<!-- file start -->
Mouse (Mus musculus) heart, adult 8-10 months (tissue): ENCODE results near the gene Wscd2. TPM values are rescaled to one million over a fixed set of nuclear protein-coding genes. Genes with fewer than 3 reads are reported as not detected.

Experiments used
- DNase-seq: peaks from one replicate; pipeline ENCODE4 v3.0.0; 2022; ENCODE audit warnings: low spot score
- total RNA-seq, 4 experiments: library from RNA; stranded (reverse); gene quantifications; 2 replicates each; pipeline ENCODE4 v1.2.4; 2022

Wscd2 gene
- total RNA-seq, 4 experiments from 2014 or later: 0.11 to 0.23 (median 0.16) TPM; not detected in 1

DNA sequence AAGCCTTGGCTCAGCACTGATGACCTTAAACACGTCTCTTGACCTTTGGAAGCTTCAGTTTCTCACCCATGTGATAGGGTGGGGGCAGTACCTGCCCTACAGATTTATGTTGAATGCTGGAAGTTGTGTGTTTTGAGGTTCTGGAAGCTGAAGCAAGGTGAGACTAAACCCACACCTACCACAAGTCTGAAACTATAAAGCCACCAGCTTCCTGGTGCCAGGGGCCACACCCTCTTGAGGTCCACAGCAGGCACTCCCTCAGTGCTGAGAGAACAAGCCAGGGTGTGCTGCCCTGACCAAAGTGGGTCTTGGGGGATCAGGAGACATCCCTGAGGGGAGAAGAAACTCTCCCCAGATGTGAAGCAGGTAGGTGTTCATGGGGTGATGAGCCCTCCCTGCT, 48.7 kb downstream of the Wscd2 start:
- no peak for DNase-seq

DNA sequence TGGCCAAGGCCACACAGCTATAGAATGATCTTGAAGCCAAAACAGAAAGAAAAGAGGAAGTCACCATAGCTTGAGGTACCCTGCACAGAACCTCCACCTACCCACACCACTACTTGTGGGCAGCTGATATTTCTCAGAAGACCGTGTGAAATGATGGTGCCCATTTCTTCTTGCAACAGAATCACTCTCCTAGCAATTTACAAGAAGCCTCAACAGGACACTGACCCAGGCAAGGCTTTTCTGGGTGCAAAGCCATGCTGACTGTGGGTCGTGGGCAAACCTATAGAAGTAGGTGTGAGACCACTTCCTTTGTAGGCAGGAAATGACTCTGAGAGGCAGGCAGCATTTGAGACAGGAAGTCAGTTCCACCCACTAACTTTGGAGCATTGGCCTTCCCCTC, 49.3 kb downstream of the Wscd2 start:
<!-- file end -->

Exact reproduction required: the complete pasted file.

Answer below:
Mouse (Mus musculus) heart, adult 8-10 months (tissue): ENCODE results near the gene Wscd2. TPM values are rescaled to one million over a fixed set of nuclear protein-coding genes. Genes with fewer than 3 reads are reported as not detected.

Experiments used
- DNase-seq: peaks from one replicate; pipeline ENCODE4 v3.0.0; 2022; ENCODE audit warnings: low spot score
- total RNA-seq, 4 experiments: library from RNA; stranded (reverse); gene quantifications; 2 replicates each; pipeline ENCODE4 v1.2.4; 2022

Wscd2 gene
- total RNA-seq, 4 experiments from 2014 or later: 0.11 to 0.23 (median 0.16) TPM; not detected in 1

DNA sequence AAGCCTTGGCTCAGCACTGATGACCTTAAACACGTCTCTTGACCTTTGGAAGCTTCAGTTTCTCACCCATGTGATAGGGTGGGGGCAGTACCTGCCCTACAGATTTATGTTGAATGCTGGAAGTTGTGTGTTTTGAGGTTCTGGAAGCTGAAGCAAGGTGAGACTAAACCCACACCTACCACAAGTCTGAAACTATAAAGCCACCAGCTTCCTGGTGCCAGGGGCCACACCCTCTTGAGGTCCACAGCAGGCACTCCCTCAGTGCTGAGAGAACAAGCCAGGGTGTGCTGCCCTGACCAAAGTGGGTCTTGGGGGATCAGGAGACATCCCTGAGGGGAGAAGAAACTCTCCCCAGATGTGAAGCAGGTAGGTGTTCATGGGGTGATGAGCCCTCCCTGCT, 48.7 kb downstream of the Wscd2 start:
- no peak for DNase-seq

DNA sequence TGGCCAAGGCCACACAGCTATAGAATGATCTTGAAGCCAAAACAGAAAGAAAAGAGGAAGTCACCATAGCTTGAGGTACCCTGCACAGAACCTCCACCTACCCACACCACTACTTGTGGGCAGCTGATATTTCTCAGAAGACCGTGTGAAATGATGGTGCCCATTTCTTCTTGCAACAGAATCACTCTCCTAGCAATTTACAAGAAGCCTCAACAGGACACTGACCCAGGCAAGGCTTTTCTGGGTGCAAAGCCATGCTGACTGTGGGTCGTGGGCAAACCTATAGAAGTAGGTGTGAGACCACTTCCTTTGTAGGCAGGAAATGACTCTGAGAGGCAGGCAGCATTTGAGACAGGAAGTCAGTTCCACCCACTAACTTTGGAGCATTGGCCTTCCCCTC, 49.3 kb downstream of the Wscd2 start: